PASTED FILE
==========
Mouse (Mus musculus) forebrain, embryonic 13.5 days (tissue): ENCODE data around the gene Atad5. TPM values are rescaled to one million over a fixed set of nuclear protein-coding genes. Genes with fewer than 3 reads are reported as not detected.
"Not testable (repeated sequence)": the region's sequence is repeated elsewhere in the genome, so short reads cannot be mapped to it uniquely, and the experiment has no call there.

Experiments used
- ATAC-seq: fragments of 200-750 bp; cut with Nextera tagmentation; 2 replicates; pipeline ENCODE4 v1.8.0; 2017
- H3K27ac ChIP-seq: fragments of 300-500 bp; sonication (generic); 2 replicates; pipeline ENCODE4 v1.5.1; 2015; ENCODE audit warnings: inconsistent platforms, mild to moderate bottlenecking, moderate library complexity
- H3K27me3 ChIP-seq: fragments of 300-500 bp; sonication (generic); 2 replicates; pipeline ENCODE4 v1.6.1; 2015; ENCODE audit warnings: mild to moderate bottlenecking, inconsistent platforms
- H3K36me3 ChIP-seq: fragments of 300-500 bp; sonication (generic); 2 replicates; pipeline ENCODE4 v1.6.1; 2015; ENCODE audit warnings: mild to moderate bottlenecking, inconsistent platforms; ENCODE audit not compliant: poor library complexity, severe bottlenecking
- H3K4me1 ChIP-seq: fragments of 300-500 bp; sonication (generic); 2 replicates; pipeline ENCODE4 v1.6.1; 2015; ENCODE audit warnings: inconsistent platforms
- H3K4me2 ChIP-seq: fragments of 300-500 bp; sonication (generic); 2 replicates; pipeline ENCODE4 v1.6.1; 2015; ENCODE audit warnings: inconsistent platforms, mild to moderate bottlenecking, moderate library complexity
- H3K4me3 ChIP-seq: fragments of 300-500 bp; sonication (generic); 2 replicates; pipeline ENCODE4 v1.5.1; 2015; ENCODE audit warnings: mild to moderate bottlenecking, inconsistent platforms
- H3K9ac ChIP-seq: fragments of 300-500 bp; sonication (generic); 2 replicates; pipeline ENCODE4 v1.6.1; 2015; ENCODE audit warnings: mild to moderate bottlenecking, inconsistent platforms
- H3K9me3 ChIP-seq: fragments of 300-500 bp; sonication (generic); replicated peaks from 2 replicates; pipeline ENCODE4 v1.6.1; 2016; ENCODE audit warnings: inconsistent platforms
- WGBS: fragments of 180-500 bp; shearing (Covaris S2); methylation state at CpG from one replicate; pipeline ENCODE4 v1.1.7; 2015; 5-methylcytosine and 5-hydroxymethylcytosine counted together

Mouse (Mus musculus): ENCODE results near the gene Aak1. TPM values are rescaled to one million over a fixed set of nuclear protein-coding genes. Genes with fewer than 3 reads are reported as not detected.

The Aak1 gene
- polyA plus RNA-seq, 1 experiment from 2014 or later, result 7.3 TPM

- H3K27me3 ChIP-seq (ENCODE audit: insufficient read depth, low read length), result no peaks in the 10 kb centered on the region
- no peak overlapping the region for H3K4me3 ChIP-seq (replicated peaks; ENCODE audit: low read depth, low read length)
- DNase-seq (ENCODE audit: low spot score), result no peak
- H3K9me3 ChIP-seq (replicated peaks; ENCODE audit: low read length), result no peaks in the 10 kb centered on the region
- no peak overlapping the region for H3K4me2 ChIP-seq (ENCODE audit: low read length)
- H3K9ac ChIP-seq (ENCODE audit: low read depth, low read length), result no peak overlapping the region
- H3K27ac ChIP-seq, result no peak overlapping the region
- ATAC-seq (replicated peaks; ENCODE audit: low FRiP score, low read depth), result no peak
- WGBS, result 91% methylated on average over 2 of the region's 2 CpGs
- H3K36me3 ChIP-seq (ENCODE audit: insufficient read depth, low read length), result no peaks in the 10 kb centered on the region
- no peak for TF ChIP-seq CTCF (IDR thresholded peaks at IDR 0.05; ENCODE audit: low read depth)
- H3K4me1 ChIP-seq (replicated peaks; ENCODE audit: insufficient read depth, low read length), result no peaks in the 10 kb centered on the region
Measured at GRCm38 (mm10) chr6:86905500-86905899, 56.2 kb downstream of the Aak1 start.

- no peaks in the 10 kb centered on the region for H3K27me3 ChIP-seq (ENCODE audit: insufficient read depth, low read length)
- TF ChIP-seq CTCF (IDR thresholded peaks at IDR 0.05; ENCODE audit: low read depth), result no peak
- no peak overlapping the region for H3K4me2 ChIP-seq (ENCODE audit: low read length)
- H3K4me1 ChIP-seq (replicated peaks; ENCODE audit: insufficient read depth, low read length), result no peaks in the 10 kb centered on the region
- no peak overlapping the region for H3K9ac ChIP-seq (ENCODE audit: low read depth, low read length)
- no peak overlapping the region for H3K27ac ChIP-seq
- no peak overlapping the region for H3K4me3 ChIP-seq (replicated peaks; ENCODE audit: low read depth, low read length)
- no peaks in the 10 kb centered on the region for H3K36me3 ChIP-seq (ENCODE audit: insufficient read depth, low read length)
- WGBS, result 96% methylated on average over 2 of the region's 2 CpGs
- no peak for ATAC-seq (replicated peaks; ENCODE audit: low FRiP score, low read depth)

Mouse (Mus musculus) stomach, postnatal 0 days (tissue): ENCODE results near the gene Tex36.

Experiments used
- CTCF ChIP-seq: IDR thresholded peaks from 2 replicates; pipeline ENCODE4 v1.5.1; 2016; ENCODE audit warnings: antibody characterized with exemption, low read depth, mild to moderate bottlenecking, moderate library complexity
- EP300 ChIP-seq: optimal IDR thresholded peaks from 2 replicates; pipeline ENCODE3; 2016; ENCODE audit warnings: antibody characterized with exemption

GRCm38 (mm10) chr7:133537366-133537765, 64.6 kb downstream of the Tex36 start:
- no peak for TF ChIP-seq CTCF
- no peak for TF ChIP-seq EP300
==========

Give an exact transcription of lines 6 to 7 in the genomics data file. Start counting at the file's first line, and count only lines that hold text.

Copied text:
- H3K27me3 ChIP-seq: fragments of 300-500 bp; sonication (generic); 2 replicates; pipeline ENCODE4 v1.6.1; 2015; ENCODE audit warnings: mild to moderate bottlenecking, inconsistent platforms
- H3K36me3 ChIP-seq: fragments of 300-500 bp; sonication (generic); 2 replicates; pipeline ENCODE4 v1.6.1; 2015; ENCODE audit warnings: mild to moderate bottlenecking, inconsistent platforms; ENCODE audit not compliant: poor library complexity, severe bottlenecking